The internet is full of information about nutrition; however, finding accurate, user-friendly websites that help you track what you eat while learning more about a healthy lifestyle, can be exhausting. We’re here to help! We’ve gone online and found three popular diet analysis websites to review, all with strong and weak points. Each website requires that you create a personal account, and you need an email address to do so. However, the websites claim that your information remains completely anonymous and private.
The number one spot belongs to the Dietitians of Canada’s www.EATracker.ca. After you complete some forms, you can view reports on how well your food choices match with Canada’s Food Guide. Its software compares your nutrient and calorie intake from a single day’s information to the nutrition recommendations for your age, gender, and activity level. It also rates your activity level against Canadian guidelines. The website has some nutrition quizzes, tips, FAQs, and fact sheets, a useful recipe analyzer, and a resource to find a private practice dietitian in your community. We love the fact that EATracker is completely advertisement-free and is also offered in French. This is a nice beginner site to find basic information and get a general idea of how what you’re eating measures up, without a lot of fuss. On the downside, you can’t click on individual foods to view nutrients, you can only see the sum of nutrients from each day’s input.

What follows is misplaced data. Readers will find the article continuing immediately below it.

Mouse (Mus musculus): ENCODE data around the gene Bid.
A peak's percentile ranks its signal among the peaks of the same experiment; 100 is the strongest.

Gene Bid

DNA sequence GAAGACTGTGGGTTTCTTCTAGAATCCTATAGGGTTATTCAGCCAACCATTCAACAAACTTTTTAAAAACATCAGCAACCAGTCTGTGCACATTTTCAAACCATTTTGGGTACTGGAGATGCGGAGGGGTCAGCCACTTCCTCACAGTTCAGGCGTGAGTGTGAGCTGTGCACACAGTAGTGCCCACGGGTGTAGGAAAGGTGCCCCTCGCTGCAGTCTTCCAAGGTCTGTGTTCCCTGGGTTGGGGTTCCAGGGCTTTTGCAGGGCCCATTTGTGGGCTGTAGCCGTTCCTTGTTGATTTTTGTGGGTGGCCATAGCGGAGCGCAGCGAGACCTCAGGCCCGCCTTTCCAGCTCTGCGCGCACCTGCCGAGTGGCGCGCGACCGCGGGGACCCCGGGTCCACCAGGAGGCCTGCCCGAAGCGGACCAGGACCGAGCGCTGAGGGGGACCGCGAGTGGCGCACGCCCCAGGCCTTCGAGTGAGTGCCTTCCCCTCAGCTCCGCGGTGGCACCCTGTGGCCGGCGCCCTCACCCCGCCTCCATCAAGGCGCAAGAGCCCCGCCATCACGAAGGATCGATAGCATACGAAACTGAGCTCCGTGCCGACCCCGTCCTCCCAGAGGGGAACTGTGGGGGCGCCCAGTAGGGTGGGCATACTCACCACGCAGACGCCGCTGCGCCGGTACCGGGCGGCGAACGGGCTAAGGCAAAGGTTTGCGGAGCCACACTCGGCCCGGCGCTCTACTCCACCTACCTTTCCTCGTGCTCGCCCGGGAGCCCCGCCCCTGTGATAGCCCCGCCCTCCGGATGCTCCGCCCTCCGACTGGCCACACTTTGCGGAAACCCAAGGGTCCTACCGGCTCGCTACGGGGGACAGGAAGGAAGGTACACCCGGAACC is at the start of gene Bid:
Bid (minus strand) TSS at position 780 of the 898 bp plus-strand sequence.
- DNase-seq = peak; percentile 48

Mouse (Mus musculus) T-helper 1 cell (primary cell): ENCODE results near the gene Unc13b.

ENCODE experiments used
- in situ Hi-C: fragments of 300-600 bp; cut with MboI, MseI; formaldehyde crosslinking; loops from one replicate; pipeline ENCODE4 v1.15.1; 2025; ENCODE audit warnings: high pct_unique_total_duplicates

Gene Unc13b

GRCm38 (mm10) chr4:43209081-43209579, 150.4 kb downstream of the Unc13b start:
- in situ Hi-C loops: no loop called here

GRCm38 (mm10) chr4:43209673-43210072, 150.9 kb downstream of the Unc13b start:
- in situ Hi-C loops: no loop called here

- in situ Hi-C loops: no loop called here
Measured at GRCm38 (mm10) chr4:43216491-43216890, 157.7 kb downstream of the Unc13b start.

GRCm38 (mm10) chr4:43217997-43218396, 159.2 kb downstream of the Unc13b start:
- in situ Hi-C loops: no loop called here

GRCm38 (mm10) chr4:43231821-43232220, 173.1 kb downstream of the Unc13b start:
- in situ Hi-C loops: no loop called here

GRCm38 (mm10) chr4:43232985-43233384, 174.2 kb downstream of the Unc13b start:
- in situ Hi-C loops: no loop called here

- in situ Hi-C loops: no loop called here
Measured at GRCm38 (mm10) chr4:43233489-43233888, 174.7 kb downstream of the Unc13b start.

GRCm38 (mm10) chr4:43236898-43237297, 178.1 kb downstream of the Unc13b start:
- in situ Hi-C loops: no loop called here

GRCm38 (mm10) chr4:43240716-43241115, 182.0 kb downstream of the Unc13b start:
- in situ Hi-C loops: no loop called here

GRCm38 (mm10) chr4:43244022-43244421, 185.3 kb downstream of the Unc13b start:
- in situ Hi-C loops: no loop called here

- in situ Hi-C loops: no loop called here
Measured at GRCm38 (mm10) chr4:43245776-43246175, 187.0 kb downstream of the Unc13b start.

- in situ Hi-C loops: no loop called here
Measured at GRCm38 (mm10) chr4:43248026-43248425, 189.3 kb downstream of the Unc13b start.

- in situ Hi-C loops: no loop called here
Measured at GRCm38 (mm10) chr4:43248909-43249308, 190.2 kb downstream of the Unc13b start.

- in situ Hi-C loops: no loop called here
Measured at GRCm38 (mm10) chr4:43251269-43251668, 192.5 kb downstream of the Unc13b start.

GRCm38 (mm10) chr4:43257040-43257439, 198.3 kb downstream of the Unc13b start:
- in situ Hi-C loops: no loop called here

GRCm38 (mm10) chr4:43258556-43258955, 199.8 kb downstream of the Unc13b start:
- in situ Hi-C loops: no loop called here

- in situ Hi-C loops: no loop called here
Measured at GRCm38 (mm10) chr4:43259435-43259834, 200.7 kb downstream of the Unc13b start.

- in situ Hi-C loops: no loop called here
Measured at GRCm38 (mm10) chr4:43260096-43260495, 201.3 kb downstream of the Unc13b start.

Also worth checking out is www.nutritiondata.com, even though its American-based guidelines do not mimic Canada’s Food Guide. Since it has lots of detailed information, the website is quite busy and more challenging to navigate, but once you find your way around, it is very useful. You can search a massive database of foods, including fast foods, and quickly see the nutrient composition in easy-to-read charts. It also offers a number of regularly updated nutrition articles, a nutrient search tool, special sections for heart health and diabetes, a food comparison tool, and a recipe analyzer. On the downside, this website is only for tracking food, not activity. Be warned that it has some advertisements and links to fad diets and questionable products.
Last on our list is www.fitday.com. FitDay is probably the most user-friendly of all the sites, with more than 5.1 million members using it to track their food intake, exercise levels, weight, moods, and body measurements on a daily/weekly/monthly basis. There is also a journal section, which is nice because by using this tool, you might be able to find patterns correlating your diet and lifestyle to your gastrointestinal symptoms. FitDay also provides many reports, pie charts, and graphs showing your nutrient intake, calorie ratio, weight change, and more, allowing you to get a good handle on your health state. On the downside, although there is a lot of nutrition information available, there is a heavy emphasis on weight loss. As with NutritionData, FitDay is also an American website and you need to watch out for frequent advertisements that promote some questionable products.